I have seen a number of mentions in the forums on this site about the "failure" of free-to-play games in the North American (or, more broadly, the "Western") market. This has me thinking about how we define success and failure in the MMO marketplace.
Some successes are clear-cut and obvious. Nobody can argue whether or not World of Warcraft was a huge hit. It clearly was. And, being a subscription game, there is an exact number to be had to tell you exactly how many people have paid accounts at any given time.
Maplestory, on the free-to-play-unless-you-want-this-sparkly-doodad side, has been successful enough to make the news and to spawn spin-offs like a collectible card game. It is pretty clear that Nexon is raking in the cash. That would seem to be a huge success, yet it seems that the predictable forum-rat response would be that it isn't a "AAA" game, that it is a "crap" game, and can't really be compared to "real" games. What can be said about that? Nexon is laughing all the way to the bank.
And they clearly aren't the only ones. Look at the growth of Perfect World Entertainment since bringing Perfect World to the international market. They've got to be making some kind of money somewhere.
I think a lot of item mall games are doing very well. They have more players than people might think, though numbers are hard to pin down, since accounts are active and inactive at will. (I know that I come and go and then return and leave again all the time from f2p games.) But if you have 15 people willing to pay $100 a month, that's still the equivalent of 100 players paying $15 a month, in pure revenue terms, and it turns out that a lot of free-to-play players will shell out more for their game than they ever would for a subscription. The people who don't pay still provide entertainment, social opportunities, and sometimes opponents for the people who do pay, becoming part of the product. (Look at it this way-- your friends on Facebook are part of that product too. There's not really much of any interest there if you don't have any friends. You can play games, sure, but how much will be locked because you don't have "neighbors"? )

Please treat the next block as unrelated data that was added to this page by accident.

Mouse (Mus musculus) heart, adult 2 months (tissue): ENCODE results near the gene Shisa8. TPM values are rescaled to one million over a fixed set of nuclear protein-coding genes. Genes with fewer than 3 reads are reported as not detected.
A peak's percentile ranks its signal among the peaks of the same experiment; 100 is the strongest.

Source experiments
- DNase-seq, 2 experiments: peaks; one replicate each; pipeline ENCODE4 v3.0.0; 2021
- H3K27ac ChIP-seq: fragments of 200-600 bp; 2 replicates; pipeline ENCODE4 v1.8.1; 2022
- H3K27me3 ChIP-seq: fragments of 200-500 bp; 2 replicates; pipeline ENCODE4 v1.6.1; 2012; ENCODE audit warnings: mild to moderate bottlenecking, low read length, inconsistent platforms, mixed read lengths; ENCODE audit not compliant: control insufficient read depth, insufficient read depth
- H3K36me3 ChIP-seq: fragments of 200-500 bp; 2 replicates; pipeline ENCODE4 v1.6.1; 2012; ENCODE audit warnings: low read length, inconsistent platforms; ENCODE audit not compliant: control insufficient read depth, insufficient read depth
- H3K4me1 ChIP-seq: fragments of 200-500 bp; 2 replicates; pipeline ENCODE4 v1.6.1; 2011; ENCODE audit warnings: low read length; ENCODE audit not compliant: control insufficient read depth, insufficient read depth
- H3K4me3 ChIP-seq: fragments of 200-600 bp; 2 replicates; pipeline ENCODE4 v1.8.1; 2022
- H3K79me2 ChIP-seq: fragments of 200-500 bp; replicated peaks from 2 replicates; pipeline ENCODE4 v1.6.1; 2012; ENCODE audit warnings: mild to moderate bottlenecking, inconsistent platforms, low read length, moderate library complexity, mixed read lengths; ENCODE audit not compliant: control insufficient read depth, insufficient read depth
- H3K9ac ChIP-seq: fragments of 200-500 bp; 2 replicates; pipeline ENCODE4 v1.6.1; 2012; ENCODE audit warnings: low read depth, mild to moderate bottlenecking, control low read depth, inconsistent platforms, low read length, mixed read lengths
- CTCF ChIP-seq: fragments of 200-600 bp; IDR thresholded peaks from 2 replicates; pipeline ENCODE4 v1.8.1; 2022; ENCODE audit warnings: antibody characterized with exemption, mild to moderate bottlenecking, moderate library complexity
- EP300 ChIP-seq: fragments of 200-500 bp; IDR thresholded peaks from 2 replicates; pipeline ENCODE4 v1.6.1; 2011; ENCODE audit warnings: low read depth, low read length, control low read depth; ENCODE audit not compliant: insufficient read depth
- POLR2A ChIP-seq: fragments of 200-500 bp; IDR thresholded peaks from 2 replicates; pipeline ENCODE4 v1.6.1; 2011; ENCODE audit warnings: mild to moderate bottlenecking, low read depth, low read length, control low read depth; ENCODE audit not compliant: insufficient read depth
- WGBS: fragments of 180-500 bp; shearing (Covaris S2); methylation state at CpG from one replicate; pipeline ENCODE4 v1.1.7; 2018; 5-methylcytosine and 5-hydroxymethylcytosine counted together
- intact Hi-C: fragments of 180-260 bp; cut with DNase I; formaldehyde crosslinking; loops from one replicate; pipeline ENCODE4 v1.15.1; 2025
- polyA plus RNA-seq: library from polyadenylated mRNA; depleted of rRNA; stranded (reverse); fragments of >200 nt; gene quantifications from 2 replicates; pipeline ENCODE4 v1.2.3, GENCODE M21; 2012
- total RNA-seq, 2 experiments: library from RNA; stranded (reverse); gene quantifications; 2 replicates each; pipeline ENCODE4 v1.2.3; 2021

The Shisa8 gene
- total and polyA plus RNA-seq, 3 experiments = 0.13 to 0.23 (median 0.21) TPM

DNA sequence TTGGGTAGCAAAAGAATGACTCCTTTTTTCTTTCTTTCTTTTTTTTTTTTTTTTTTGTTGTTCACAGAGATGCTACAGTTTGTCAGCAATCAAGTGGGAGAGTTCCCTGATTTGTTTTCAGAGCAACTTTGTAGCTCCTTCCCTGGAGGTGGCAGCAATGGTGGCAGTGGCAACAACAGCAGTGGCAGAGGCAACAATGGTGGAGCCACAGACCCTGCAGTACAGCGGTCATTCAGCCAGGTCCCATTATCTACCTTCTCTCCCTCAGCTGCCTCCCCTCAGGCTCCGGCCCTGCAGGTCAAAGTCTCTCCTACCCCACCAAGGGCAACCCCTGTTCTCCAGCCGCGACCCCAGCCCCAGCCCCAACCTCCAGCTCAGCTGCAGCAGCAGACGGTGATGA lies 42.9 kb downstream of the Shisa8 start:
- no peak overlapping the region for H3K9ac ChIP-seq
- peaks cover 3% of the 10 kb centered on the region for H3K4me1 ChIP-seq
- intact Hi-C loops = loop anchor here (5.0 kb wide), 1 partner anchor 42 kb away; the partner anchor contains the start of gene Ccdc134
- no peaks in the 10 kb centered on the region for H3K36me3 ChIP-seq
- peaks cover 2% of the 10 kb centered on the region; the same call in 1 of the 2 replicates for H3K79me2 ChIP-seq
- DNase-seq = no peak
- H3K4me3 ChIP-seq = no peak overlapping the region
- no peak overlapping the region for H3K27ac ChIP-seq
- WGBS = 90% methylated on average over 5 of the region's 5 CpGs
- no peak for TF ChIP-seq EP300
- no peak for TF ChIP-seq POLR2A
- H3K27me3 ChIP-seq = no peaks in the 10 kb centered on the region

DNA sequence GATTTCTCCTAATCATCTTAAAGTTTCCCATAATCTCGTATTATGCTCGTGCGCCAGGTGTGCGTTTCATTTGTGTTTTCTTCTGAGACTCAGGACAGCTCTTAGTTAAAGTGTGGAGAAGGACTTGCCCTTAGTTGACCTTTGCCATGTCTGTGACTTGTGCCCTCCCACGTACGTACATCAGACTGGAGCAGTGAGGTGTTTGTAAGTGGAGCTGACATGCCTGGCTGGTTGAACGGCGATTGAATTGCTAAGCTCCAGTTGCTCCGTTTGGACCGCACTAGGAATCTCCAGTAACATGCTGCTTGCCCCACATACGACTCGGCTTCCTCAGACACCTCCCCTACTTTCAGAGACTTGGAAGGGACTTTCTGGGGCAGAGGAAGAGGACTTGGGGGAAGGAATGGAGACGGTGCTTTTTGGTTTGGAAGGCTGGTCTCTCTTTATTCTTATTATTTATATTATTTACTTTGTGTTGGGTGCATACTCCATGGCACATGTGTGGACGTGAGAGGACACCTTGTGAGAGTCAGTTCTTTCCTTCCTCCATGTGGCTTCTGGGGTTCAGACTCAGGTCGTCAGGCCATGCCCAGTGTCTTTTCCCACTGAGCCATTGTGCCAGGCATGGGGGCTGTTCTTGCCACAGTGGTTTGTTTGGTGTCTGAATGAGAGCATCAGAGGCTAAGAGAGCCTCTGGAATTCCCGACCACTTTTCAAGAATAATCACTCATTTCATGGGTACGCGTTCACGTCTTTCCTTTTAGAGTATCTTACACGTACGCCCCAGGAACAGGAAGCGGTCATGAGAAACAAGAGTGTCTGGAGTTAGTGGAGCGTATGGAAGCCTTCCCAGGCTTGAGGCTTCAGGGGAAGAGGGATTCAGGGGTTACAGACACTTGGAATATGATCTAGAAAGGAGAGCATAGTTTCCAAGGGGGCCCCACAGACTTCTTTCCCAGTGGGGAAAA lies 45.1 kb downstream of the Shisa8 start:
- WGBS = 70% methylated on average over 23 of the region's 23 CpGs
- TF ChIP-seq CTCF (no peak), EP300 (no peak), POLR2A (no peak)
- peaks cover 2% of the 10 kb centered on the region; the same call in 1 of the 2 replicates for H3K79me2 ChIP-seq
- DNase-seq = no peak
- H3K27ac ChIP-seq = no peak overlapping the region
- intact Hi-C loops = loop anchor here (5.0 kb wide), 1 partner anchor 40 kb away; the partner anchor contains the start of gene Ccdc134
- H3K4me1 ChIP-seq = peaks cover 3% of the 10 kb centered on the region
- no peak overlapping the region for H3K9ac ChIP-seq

They might not be WoW, and you might hate them with a passion, but free-to-play games are hardly a huge failure in the Western market. The fact that you don't play and neither do any of your friends doesn't make them less of a success. People are playing them, and some of those people are paying too.